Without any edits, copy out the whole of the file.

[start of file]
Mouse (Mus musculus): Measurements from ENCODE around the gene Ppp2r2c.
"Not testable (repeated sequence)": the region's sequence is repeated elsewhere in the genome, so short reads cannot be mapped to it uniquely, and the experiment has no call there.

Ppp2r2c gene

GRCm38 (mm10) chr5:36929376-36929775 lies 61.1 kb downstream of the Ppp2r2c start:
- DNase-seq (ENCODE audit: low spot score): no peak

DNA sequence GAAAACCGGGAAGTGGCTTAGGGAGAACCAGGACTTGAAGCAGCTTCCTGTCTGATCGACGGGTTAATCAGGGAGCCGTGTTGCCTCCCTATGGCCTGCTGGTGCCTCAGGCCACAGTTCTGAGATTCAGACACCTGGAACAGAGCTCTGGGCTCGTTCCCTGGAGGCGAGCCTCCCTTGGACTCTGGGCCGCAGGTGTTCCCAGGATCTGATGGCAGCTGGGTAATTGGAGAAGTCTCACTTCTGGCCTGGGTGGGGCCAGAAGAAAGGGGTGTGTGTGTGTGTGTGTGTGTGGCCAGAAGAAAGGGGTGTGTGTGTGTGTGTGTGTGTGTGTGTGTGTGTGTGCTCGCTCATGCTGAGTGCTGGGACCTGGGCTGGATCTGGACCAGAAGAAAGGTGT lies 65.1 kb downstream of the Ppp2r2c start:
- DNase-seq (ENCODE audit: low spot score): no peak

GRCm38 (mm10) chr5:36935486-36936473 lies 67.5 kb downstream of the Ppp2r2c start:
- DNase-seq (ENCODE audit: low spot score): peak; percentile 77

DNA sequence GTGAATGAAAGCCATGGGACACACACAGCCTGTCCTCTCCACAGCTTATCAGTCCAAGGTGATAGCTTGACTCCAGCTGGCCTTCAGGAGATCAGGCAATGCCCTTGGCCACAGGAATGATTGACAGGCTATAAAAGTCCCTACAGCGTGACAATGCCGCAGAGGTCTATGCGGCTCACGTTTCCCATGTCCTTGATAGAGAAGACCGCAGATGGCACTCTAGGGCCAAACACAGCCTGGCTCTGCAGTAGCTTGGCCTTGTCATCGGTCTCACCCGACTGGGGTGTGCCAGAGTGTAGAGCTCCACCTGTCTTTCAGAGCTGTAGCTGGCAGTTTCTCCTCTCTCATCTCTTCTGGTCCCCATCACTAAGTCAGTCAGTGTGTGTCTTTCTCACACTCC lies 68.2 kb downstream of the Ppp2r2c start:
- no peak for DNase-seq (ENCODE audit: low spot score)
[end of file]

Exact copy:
Mouse (Mus musculus): Measurements from ENCODE around the gene Ppp2r2c.
"Not testable (repeated sequence)": the region's sequence is repeated elsewhere in the genome, so short reads cannot be mapped to it uniquely, and the experiment has no call there.

Ppp2r2c gene

GRCm38 (mm10) chr5:36929376-36929775 lies 61.1 kb downstream of the Ppp2r2c start:
- DNase-seq (ENCODE audit: low spot score): no peak

DNA sequence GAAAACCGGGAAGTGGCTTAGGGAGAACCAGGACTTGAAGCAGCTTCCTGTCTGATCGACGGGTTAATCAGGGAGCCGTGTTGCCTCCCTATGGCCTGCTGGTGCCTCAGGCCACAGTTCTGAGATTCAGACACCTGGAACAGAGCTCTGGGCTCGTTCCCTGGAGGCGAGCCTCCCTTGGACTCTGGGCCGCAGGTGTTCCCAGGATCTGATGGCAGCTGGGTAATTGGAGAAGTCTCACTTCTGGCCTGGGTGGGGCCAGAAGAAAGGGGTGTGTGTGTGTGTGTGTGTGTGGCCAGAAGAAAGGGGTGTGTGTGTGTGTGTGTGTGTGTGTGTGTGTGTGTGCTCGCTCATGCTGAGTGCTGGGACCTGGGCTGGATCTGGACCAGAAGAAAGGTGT lies 65.1 kb downstream of the Ppp2r2c start:
- DNase-seq (ENCODE audit: low spot score): no peak

GRCm38 (mm10) chr5:36935486-36936473 lies 67.5 kb downstream of the Ppp2r2c start:
- DNase-seq (ENCODE audit: low spot score): peak; percentile 77

DNA sequence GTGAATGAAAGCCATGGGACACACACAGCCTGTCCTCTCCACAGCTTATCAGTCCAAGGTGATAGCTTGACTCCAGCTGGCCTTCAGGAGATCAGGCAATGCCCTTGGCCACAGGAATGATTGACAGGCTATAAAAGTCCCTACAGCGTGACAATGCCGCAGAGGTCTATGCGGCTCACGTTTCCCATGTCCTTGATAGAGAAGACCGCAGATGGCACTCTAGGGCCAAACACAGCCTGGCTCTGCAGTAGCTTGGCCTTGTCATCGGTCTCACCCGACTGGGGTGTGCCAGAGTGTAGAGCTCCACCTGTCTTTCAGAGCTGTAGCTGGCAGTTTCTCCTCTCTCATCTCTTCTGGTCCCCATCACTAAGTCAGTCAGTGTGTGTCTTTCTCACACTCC lies 68.2 kb downstream of the Ppp2r2c start:
- no peak for DNase-seq (ENCODE audit: low spot score)